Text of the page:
How much will noise be reduced at my location?
We have completed several acoustic surveys in the area, and our experts have informed us that the noise barrier will achieve effective reductions in noise across the properties in Siebert Road, Invicta Road and Westcombe Hill. The noise reduction will be dependent on the height of the road and distance between the barrier and property.
Will you do anything else to reduce noise levels?
We are investigating additional or alternative ways of reducing noise in the area. This includes reviewing the impact and benefits of reducing the speed limit for vehicles on the approach to Blackwall Tunnel.
Why is the barrier not the same height at all locations?
We have chosen a barrier height of 2m along most of the route as our experts have recommended this height will provide reasonable, quantifiable reductions in noise to properties along the route. This was backed up with acoustic surveys and modelling.
Using any higher barrier will be imposing and would affect the light into some properties.
At the southern end for the higher buildings, we are recommending a 3m height barrier to ensure a lower noise level for all floors of those properties. The 3m height barrier in this location will not be as imposing as such a barrier to the north due to the adjacent vegetation.
Why are you proposing a noise barrier made from timber?
Following our feasibility studies, a timber barrier was shown to be both an effective and attractive material for the location. They are easy to install and can be easily sourced from sustainable materials, as well as providing value for money.
It is a popular, high performing material for this kind of barrier. When replacement panels are required TfL will be able to source them quickly and easily due to their availability. A timber barrier would also blend well into the surrounding environment, alongside the trees, bushes and vegetation along the planned route.
Why are you not planning to install a green ‘living’ wall?
From a technical, engineering and cost perspective, we have concluded that a green ‘living’ barrier should not be progressed. We are aware this is something that some residents have suggested should be installed but following feasibility studies we have concluded it is not the best suited solution for this location.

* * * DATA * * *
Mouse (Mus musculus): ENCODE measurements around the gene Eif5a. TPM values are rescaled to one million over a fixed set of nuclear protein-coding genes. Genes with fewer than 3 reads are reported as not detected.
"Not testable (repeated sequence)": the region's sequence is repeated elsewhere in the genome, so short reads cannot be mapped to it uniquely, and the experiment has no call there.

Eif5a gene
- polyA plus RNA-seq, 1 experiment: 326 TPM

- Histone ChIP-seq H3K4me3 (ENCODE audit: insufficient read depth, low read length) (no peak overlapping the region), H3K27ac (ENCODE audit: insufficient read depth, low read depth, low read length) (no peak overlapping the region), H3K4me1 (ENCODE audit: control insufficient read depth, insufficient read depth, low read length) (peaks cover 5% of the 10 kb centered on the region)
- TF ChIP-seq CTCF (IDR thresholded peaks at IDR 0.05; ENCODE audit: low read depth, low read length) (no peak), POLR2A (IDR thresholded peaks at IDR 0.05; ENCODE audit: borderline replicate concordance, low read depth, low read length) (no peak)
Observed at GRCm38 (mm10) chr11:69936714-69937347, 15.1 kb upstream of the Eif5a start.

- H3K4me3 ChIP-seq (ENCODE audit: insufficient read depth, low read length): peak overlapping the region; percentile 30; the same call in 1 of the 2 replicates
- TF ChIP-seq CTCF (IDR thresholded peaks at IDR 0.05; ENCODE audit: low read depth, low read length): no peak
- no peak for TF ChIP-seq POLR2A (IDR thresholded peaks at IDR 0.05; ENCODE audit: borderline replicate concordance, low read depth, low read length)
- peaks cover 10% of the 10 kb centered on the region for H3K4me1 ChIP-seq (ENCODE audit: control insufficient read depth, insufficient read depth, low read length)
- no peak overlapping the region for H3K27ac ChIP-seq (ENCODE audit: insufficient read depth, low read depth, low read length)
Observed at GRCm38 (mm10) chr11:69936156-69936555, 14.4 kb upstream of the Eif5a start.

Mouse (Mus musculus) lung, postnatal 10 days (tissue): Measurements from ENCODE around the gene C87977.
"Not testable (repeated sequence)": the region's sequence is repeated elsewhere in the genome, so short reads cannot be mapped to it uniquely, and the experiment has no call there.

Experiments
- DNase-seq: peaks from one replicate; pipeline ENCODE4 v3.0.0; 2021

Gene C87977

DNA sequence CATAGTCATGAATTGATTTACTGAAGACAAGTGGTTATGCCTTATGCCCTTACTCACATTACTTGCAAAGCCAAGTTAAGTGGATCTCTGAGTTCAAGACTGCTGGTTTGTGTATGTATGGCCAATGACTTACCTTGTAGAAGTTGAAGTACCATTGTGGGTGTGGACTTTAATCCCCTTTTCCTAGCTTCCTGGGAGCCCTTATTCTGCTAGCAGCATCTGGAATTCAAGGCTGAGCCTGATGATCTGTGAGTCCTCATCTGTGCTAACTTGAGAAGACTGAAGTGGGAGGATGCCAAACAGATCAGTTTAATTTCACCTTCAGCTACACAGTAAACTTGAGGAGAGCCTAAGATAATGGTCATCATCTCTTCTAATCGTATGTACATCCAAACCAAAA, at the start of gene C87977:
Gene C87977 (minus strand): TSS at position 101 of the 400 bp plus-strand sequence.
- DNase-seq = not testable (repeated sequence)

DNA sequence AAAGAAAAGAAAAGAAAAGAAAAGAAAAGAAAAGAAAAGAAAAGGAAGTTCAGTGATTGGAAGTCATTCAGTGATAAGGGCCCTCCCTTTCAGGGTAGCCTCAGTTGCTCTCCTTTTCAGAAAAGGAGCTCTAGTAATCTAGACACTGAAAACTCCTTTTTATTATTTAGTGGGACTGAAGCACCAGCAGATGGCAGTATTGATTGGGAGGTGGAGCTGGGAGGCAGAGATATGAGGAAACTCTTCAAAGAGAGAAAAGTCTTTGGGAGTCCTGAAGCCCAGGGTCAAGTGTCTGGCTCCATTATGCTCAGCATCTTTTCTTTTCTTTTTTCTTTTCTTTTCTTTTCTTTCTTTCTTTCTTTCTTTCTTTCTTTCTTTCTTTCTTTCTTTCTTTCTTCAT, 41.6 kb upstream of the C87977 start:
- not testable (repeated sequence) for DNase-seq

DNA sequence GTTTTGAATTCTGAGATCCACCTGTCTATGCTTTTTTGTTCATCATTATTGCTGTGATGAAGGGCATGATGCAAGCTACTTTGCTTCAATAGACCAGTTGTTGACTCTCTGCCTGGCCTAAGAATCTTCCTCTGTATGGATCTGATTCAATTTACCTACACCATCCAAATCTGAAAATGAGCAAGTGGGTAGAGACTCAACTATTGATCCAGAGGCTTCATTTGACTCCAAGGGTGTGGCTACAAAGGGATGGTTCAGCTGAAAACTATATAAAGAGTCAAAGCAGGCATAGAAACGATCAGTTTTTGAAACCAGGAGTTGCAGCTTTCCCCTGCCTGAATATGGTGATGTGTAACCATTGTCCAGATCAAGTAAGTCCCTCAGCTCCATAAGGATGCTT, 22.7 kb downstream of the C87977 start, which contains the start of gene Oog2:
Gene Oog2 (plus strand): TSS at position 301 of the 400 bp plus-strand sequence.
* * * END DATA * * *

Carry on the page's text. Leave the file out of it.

Among the factors informing this decision are issues around construction, particularly the sections of barrier close to residents’ gardens. A greater area to provide access for installing a green barrier would be required and the land at different heights causes further difficultly. Green walls require considerable maintenance with systems such as irrigation and swapping out plants requiring more regular access to gardens for maintenance and a much higher operational budget.
Our experts have advised that a suitable green barrier would also provide a reduced acoustic performance compared to timber.
How much vegetation will be removed as part of your works?
We may need to remove some vegetation as part of our plans to build the noise barrier. This includes removal of shrubbery and scrub, pruning of tree branches along the route and felling of trees by Wentworth House, but only where necessary. We plan to keep this to a minimum and only remove any vegetation where essential to facilitate the construction works.
We will explore the potential to provide biodiversity enhancements by replacing removed shrubbery, scrub and trees with native species.
Will you affect local wildlife?
We will plan our construction to minimise impacts on wildlife in the area as far as practical, including protected species such as bats, reptiles and badgers, in line with best practice.
We will explore the potential to provide biodiversity enhancements by installing bird boxes and bat boxes.
Will you need to access my property to install the barrier?
There will be impact on some residents’ property and gardens. We are still finalising our plans for the installation of the barrier and we will be in touch with those residents as soon as we can.